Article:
Please don’t change the deal terms after the agreement!

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Twice in the past month I had 2 buyers change the terms of the domain name transaction after we had agreed and I had setup the escrow transaction.

In these 2 cases both changed their minds and wanted to pay through a company. And I am sure that this was not because they had something to hide during negotiations.

But I have had many different things happen to me over the years. The least effect that a change of terms is me wasting my time but I could end up also be losing a big percentage of my profit.

A change in the terms could be anything of these and more:

  • Asking me to pay less than what we agreed because of any excuse you can think of
  • A change in the time frame agreed for payment or asking for installments
  • A change in currency
  • Changing escrow companies or asking to pay by paypal
  • Asking me to pay for the escrow fees after several emails stating clearly that the buyer pays the escrow fee
  • Adding another domain in the deal
  • Change the country of the buyer
  • Asking for an NDA or asking me to draft an agreement
  • Asking for the domain name to be transferred to a dodgy Chinese registrar after we have agreed on a push
  • Paying through a company even if though I have asked them specifically if they own an European Union company (this only applies to European transactions)

In the first transaction the buyer said that they would be using a company in another country to make payment. That was after the had created an escrow.com personal account and verified it. That of course is not permitted by escrow.com. The name from the bank account that the money are going or coming from must be the same as the escrow.com account name.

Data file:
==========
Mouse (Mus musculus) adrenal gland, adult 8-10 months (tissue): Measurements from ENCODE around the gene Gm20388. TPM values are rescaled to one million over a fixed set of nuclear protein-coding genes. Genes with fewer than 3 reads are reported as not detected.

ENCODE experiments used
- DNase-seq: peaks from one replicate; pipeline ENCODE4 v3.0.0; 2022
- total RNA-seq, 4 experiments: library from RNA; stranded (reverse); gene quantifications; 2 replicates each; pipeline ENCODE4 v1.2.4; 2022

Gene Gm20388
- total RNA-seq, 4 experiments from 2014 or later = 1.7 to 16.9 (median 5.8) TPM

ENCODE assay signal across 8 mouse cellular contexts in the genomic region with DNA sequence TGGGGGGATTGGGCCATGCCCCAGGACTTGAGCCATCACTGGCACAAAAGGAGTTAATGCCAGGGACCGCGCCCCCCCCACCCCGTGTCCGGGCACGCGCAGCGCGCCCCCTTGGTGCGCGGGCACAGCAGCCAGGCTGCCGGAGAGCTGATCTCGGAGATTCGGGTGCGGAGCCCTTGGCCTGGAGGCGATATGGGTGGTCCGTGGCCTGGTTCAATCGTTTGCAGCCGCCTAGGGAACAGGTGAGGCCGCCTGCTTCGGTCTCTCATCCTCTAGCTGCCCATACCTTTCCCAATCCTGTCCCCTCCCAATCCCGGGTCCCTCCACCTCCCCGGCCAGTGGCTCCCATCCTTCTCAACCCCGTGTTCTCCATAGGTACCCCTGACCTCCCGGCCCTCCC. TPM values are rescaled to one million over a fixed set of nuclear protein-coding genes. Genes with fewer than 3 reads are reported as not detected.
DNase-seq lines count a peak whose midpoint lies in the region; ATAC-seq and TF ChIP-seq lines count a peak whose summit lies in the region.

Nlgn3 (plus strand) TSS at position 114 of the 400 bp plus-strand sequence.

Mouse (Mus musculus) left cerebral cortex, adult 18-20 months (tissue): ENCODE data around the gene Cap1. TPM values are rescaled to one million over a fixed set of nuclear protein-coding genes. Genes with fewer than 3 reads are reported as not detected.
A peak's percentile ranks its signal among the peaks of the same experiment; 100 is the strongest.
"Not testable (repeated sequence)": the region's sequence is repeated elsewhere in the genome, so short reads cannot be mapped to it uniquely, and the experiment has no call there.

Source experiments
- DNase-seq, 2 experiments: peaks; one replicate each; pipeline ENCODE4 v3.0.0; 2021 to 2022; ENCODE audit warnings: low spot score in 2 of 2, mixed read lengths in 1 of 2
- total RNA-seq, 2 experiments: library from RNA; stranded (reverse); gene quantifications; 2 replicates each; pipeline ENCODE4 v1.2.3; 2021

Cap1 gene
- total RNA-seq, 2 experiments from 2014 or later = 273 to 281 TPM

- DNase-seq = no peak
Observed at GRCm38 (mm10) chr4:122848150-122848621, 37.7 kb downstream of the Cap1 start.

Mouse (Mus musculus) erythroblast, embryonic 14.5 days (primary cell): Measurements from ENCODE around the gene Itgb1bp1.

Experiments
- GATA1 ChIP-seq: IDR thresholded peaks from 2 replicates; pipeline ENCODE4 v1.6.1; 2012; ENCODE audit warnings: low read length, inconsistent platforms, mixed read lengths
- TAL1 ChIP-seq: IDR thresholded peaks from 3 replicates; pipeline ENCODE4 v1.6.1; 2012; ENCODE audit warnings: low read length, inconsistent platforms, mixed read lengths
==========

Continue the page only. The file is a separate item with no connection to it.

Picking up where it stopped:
So they had to create a new account with the company details and verify that account. And company verification requires more paperwork and even more paperwork if it is from a non-English speaking country. It turns out that the funds arrived at escrow.com and we were waiting for the verification for about 3 weeks. The delay was from the buyer as when they submitted the papers they were verified on the same day.

In the second transaction the buyer was from Germany. I immediately asked him if he had a valid VAT number. He said no. So we did the negotiations thinking he had to pay a 24% VAT tax. In the middle of the negotiations he added a second domain in the deal which was a bad sign. We continued, agreed on a price for both domains and I created the escrow transaction. He then said that he found a company in Bulgaria so he could pay through it and that way he wouldn’t be charged with VAT tax. I said that this could not be.

Reason one was because I gave him a 10% discount thinking he had to pay for the 24% VAT tax. Reason 2 was that I am not even sure if he is affiliated with this company and that will create even more problems down the line, either with escrow.com or with my tax office and the European Union invoice and VAT requirements. My accountant is really hesitant when he sees invoices from or to countries that are believed to be tax heavens (like the Cayman Islands) and Bulgaria, together with Cyprus, are the 2 top countries where Greeks go to create new companies. We finally agreed with the sale but without the 10% discount.